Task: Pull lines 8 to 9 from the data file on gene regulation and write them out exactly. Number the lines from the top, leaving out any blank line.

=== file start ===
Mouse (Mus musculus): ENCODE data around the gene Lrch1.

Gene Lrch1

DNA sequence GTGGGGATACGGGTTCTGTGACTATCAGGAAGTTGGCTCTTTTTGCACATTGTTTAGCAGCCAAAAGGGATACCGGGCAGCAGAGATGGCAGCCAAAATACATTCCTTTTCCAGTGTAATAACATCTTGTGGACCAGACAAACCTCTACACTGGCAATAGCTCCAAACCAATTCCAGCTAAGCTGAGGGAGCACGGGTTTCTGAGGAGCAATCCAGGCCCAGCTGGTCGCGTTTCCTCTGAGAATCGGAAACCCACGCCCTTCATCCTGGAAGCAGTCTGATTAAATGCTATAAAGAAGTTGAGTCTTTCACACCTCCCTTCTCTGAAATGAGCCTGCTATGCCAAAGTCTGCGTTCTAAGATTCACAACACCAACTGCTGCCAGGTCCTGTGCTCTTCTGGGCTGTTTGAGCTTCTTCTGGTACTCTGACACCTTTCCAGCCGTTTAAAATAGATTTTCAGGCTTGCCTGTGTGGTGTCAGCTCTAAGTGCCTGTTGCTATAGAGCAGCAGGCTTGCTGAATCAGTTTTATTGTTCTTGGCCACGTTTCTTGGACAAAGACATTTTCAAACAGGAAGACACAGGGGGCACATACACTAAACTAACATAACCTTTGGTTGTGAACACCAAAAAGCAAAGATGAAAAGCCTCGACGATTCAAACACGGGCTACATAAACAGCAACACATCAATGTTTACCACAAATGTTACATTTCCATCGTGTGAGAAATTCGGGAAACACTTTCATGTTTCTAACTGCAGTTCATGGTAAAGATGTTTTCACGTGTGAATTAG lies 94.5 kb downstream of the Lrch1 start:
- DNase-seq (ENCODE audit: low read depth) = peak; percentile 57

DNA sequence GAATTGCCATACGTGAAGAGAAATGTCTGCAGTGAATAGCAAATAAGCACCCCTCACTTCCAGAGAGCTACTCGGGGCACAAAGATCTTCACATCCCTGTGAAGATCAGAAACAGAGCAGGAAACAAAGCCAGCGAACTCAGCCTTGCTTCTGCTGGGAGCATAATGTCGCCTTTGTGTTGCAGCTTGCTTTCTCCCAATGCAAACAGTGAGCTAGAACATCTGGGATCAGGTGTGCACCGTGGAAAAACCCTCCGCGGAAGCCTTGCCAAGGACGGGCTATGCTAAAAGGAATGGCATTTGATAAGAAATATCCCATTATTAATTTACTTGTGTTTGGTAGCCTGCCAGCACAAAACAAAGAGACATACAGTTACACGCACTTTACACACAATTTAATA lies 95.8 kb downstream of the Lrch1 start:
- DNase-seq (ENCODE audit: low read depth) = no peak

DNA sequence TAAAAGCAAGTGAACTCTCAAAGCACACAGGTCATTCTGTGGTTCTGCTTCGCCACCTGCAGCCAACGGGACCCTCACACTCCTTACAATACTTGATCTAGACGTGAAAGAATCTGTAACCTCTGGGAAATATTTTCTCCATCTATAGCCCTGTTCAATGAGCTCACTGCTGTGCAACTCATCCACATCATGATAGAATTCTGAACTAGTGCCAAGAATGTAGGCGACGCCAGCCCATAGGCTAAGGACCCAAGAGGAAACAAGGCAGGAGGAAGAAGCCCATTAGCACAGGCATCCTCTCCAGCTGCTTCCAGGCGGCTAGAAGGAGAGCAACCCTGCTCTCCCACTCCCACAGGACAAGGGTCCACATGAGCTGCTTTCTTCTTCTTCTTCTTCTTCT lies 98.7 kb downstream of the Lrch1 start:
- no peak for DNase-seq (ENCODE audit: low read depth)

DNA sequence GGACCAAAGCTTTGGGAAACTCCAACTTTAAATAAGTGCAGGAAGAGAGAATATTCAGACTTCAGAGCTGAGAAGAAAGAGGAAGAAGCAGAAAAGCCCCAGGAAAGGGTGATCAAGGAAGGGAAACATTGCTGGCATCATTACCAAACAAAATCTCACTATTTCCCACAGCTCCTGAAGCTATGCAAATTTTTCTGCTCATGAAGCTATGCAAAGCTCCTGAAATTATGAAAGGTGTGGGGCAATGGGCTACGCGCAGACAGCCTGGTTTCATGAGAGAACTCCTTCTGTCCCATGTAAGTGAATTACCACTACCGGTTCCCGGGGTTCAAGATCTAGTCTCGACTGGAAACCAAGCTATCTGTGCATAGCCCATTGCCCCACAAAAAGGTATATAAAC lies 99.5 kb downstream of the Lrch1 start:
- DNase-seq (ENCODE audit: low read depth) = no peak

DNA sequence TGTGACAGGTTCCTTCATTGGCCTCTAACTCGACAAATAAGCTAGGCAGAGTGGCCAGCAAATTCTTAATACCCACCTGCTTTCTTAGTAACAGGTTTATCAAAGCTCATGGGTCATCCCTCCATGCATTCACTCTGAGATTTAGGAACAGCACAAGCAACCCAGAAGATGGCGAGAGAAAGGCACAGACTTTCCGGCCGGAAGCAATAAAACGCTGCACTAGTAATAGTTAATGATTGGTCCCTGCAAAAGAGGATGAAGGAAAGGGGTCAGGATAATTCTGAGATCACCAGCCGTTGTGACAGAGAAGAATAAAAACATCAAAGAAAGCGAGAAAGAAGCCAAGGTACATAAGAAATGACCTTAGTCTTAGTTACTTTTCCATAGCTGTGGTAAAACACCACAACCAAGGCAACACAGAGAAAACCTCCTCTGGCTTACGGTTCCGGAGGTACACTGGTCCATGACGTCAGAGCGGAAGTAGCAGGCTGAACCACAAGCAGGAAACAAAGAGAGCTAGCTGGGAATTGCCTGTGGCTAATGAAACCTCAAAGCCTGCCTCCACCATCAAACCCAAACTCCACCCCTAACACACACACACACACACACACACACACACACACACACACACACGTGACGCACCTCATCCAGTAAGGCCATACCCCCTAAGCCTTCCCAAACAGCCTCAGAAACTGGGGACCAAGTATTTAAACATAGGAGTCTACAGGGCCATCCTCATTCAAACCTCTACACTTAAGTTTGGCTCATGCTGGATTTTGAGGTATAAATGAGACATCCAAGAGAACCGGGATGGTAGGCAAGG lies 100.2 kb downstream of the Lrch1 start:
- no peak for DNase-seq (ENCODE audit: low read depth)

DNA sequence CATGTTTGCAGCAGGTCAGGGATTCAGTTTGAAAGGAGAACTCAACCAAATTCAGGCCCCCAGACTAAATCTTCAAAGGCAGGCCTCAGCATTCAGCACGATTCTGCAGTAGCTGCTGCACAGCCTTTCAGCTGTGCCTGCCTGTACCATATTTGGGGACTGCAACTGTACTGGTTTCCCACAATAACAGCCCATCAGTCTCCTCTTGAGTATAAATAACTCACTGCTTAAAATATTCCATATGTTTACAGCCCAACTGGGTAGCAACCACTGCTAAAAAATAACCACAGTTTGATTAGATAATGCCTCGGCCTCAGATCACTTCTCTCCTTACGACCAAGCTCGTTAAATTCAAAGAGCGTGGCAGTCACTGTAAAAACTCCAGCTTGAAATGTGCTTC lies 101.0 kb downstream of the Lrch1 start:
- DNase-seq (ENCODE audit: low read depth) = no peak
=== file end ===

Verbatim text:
- no peak for DNase-seq (ENCODE audit: low read depth)

DNA sequence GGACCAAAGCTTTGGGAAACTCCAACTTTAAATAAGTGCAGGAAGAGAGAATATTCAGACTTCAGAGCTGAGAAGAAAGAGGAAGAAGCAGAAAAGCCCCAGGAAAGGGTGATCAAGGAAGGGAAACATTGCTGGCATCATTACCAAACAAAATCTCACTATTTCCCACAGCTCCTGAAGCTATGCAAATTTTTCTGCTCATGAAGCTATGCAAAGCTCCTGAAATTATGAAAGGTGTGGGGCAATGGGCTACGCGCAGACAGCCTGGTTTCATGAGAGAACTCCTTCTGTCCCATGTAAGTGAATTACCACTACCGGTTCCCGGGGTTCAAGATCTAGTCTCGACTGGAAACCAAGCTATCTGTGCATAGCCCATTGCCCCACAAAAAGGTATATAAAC lies 99.5 kb downstream of the Lrch1 start: